When the lens of the eye is clouded by a cataract or blurry at near distances due to presbyopia, monofocal or multifocal intraocular contact lenses can replace a damaged lens. IOLs are implantable lenses that replace the lens of the eye when it is removed during cataract surgery. A monofocal or multifocal lens implant is a stable, reliable options for improving vision.
Benefits of Intraocular Lenses
Millions of people around the world who have suffered vision loss due to cataracts or presbyopia are now enjoying the benefits of intraocular lenses. Intraocular lenses provide remarkable vision improvement; a multifocal lens implant can alleviate the effects of presbyopia and eliminate or greatly reduce the need for reading glasses or contact lenses.
Am I a Candidate?
Generally, to be a candidate for monofocal or multifocal intraocular lenses, a patient should have healthy eyes and a stable refraction. Patients must demonstrate at least six months of stable refraction prior to surgery. If you have noticed a blurring of your vision or other symptoms of cataracts, or if presbyopia has made reading small print a frustrating ordeal, you may be a good candidate for vision correction with intraocular lenses.
Types of IOLs
If you are considering cataract surgery to replace the lens in your eye, you should discuss with your doctor which of the different types of IOL may work best for you. There are two main types of IOL to consider: monofocal and multifocal intraocular lenses.
Originally, IOLs were monofocal, or corrective of vision at one distance only, whether near, intermediate, or far. Since they correct vision at just one distance, glasses are still needed, especially if the patient suffers from presbyopia (or age-related farsightedness). Newer, multifocal intraocular lenses will correct vision at multiple ranges, without the use of glasses or regular contact lenses.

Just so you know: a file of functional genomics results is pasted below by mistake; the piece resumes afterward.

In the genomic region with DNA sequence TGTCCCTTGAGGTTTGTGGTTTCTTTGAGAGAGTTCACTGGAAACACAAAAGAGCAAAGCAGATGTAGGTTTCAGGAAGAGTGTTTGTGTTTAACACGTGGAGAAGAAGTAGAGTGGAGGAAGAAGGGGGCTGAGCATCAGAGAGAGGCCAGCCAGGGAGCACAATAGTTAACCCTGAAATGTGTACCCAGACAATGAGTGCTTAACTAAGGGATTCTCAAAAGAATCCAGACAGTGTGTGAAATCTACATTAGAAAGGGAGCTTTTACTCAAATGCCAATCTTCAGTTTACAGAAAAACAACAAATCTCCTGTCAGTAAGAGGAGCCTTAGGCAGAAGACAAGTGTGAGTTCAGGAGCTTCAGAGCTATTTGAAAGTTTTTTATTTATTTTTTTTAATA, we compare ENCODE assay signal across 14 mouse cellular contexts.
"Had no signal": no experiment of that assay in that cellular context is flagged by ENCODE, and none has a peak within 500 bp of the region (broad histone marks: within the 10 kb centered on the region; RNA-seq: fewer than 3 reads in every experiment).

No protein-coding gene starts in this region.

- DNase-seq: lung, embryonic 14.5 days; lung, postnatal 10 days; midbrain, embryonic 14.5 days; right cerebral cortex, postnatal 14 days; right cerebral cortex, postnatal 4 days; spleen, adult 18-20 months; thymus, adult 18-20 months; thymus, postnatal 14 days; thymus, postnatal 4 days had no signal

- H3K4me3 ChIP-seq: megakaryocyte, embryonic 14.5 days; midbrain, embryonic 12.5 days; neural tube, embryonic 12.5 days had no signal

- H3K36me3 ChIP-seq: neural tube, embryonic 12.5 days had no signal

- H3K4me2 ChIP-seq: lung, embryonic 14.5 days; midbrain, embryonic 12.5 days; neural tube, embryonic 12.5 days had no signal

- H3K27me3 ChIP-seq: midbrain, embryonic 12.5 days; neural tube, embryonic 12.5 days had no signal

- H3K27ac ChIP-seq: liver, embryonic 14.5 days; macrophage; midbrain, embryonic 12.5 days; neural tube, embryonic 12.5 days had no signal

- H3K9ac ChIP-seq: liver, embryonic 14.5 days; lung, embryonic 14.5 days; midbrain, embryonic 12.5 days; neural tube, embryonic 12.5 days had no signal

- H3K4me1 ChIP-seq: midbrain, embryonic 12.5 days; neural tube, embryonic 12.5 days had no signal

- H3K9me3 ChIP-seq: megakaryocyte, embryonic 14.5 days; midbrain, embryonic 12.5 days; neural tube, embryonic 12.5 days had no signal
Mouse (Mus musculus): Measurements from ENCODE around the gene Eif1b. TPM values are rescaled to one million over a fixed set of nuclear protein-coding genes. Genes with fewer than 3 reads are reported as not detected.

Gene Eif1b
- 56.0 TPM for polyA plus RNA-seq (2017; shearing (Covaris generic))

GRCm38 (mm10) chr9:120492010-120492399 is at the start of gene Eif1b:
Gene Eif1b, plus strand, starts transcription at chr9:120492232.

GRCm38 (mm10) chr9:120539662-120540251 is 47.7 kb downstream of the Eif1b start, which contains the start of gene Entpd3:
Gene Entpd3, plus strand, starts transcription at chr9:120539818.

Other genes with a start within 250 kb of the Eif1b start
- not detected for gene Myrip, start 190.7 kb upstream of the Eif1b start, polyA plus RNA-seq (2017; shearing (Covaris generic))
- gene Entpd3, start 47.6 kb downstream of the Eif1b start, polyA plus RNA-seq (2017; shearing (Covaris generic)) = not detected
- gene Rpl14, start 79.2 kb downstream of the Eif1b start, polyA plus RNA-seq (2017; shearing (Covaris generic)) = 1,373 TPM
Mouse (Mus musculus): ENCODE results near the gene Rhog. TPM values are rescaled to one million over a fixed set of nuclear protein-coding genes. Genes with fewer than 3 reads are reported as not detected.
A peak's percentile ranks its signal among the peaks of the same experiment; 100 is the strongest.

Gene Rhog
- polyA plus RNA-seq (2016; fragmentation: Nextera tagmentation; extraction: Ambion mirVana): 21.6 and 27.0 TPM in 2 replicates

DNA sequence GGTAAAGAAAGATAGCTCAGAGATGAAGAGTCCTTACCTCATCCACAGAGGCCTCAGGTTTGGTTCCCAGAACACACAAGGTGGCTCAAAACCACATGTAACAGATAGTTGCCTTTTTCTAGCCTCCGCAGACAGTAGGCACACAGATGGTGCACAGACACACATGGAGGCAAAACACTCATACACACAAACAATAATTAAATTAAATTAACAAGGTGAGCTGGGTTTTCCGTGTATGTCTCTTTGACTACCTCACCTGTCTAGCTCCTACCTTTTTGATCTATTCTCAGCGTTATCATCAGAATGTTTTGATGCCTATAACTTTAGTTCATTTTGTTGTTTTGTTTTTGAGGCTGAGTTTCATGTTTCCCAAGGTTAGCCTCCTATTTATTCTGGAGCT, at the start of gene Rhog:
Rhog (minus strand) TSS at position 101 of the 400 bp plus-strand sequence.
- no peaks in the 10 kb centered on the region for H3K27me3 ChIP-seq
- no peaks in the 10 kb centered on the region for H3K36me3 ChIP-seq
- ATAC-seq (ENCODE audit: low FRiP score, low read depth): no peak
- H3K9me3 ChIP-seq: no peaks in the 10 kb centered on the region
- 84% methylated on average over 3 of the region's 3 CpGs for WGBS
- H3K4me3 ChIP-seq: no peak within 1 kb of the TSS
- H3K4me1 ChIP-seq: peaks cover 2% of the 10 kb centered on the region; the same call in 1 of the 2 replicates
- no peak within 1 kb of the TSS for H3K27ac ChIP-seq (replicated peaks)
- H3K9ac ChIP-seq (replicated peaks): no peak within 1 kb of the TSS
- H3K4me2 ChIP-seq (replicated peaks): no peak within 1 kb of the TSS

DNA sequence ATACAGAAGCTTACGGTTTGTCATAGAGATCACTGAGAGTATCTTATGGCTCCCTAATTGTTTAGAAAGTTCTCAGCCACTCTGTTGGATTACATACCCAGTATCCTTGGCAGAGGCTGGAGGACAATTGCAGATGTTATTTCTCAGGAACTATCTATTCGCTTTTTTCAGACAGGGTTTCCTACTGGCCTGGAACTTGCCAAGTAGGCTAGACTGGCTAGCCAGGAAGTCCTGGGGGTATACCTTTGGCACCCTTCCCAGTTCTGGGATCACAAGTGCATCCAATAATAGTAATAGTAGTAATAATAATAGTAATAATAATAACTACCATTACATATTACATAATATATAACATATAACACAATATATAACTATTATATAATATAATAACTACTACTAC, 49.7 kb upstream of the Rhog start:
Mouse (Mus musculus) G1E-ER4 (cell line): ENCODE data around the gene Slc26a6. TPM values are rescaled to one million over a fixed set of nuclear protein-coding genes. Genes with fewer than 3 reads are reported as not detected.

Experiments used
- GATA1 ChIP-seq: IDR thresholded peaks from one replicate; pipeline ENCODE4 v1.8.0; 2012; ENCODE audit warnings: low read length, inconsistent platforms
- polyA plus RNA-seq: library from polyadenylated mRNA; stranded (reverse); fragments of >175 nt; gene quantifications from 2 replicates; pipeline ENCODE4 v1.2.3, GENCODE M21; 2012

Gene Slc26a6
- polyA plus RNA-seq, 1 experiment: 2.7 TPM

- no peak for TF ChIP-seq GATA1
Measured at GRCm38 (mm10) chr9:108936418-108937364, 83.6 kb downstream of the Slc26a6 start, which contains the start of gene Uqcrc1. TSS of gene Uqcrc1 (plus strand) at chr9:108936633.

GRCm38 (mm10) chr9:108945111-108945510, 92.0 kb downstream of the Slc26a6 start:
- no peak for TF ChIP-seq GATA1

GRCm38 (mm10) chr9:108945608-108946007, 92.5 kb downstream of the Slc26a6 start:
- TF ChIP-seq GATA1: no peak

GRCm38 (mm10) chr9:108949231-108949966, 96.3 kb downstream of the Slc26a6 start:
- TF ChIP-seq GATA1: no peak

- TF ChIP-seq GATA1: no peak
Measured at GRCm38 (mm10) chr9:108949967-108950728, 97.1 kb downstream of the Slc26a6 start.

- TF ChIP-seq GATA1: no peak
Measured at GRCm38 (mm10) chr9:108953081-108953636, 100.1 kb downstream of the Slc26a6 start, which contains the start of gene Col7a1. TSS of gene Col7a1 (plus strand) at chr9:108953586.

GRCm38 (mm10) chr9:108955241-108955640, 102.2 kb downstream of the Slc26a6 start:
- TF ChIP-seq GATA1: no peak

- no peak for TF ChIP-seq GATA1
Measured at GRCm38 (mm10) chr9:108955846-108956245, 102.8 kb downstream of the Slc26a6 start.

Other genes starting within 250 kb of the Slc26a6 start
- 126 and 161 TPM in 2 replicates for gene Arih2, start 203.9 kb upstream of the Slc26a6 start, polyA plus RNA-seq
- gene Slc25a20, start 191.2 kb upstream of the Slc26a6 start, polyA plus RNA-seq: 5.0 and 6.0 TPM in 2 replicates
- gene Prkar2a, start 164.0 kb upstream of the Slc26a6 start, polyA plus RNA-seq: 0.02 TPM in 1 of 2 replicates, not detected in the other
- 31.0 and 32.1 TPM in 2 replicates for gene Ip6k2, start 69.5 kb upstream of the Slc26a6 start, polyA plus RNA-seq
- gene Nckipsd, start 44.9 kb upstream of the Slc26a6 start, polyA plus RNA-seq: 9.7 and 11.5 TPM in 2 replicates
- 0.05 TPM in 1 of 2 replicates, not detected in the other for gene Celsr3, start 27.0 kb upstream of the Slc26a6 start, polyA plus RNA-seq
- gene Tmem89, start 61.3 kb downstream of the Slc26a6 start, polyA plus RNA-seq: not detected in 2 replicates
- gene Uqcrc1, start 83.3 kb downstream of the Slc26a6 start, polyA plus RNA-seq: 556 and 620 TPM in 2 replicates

A multifocal lens implant is designed for the correction of both near and far vision. Your brain must learn to select the visual information it needs to form an image of either near or distant objects, so multifocal lenses may require a period of adjustment. A person may adjust better to multifocal intraocular lenses if they are placed in both eyes.
AcrySof® ReSTOR® multifocal intraocular lenses are uniquely designed to improve vision at all distances, giving cataract patients the opportunity to experience life without glasses. ReSTOR® is modeled after microscope and telescope technology and focuses at both near and far distances, decreasing your dependency on glasses. Learn more about the AcrySof® ReSTOR® intraocular lens.
The ReZoom™ intraocular lens is a next-generation refractive multifocal lens implant that provides hyperopic cataract patients with greater independence from glasses than monofocal IOLs. Learn more about the ReZoom™ IOL.
Crystalens® is the first intraocular lens for cataracts that also provides accommodation, the ability to adjust focus between near, far, and midrange vision. Crystalens® is designed to mimic the eye’s natural process of accommodation. Other monofocal IOLs are fixed and stationary within the eye. Learn more about Crystalens® IOLs.
TECNIS™ intraocular lenses minimize glare and have been shown to allow significantly greater detail and contrast than traditional IOLs. TECNIS™ lenses have shown particular effectiveness in patients with reduced contrast sensitivity in low-light situations. Learn more about the TECNIS™ IOL.
The IOL Procedure
The IOL procedure is performed on an outpatient basis, usually requiring just a few hours to complete. The eye(s) is treated with anesthetic to limit any discomfort. A tiny incision is made at the edge of the eye and the cataract is removed. The monofocal or multifocal lens implant is then inserted through the same tiny incision. Learn more about intraocular lens surgery.
Risks of Intraocular Lenses
Although complications are rare, there are certain risks associated with intraocular lens surgery. Your ophthalmologist will perform a thorough examination of your eyes and will research your medical history to determine any factor or factors that may increase your susceptibility to IOL risks. Statistics show complications occur in less than 5 percent of cases. Lean more about IOL risks.
Cost of Intraocular Lenses
The cost of a monofocal or multifocal intraocular lens is determined by several factors, including the surgeon you choose and the area of the country where the surgery is performed. Typically, the cost of a lens implant is $1,500 to $3,000 per eye. Learn more about the cost of a lens implant.
How Do I Choose an IOL Surgeon?
The outcome of your intraocular lens surgery depends greatly on the skill and qualifications of the ophthalmologist you choose. DocShop’s online directory can help you locate a skilled IOL specialist in your area.
Find a Doctor through DocShop
If your vision has been impaired by cataracts and you are interested in monofocal or multifocal intraocular lenses, DocShop can help you find an ophthalmologist in your area. Find out how a monofocal or multifocal lens implant can correct the effects of cataracts or presbyopia.